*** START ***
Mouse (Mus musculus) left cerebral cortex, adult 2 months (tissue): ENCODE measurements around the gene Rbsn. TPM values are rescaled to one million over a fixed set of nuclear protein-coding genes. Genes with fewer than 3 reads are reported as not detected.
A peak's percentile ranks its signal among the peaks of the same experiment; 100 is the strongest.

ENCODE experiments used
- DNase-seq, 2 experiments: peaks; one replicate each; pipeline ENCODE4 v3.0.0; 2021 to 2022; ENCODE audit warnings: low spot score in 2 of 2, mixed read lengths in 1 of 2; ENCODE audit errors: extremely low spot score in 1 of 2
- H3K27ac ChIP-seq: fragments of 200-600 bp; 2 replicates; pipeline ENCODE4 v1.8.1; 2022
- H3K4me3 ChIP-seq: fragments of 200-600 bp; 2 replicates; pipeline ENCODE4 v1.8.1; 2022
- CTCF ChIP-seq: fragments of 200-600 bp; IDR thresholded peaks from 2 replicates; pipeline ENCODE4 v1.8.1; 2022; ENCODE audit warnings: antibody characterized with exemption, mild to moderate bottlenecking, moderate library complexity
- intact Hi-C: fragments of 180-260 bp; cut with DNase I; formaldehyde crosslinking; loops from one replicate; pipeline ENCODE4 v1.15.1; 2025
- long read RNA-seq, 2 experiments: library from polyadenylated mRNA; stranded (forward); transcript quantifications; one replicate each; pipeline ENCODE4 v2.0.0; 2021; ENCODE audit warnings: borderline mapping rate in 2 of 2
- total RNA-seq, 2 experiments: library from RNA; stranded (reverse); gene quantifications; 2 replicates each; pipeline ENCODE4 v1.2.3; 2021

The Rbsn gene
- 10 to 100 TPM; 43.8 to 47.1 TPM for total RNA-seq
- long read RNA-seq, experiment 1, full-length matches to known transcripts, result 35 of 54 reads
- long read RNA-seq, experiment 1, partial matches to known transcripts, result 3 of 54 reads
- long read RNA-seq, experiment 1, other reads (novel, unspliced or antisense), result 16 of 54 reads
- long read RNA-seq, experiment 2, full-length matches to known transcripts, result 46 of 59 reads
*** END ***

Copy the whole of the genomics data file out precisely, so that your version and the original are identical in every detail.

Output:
Mouse (Mus musculus) left cerebral cortex, adult 2 months (tissue): ENCODE measurements around the gene Rbsn. TPM values are rescaled to one million over a fixed set of nuclear protein-coding genes. Genes with fewer than 3 reads are reported as not detected.
A peak's percentile ranks its signal among the peaks of the same experiment; 100 is the strongest.

ENCODE experiments used
- DNase-seq, 2 experiments: peaks; one replicate each; pipeline ENCODE4 v3.0.0; 2021 to 2022; ENCODE audit warnings: low spot score in 2 of 2, mixed read lengths in 1 of 2; ENCODE audit errors: extremely low spot score in 1 of 2
- H3K27ac ChIP-seq: fragments of 200-600 bp; 2 replicates; pipeline ENCODE4 v1.8.1; 2022
- H3K4me3 ChIP-seq: fragments of 200-600 bp; 2 replicates; pipeline ENCODE4 v1.8.1; 2022
- CTCF ChIP-seq: fragments of 200-600 bp; IDR thresholded peaks from 2 replicates; pipeline ENCODE4 v1.8.1; 2022; ENCODE audit warnings: antibody characterized with exemption, mild to moderate bottlenecking, moderate library complexity
- intact Hi-C: fragments of 180-260 bp; cut with DNase I; formaldehyde crosslinking; loops from one replicate; pipeline ENCODE4 v1.15.1; 2025
- long read RNA-seq, 2 experiments: library from polyadenylated mRNA; stranded (forward); transcript quantifications; one replicate each; pipeline ENCODE4 v2.0.0; 2021; ENCODE audit warnings: borderline mapping rate in 2 of 2
- total RNA-seq, 2 experiments: library from RNA; stranded (reverse); gene quantifications; 2 replicates each; pipeline ENCODE4 v1.2.3; 2021

The Rbsn gene
- 10 to 100 TPM; 43.8 to 47.1 TPM for total RNA-seq
- long read RNA-seq, experiment 1, full-length matches to known transcripts, result 35 of 54 reads
- long read RNA-seq, experiment 1, partial matches to known transcripts, result 3 of 54 reads
- long read RNA-seq, experiment 1, other reads (novel, unspliced or antisense), result 16 of 54 reads
- long read RNA-seq, experiment 2, full-length matches to known transcripts, result 46 of 59 reads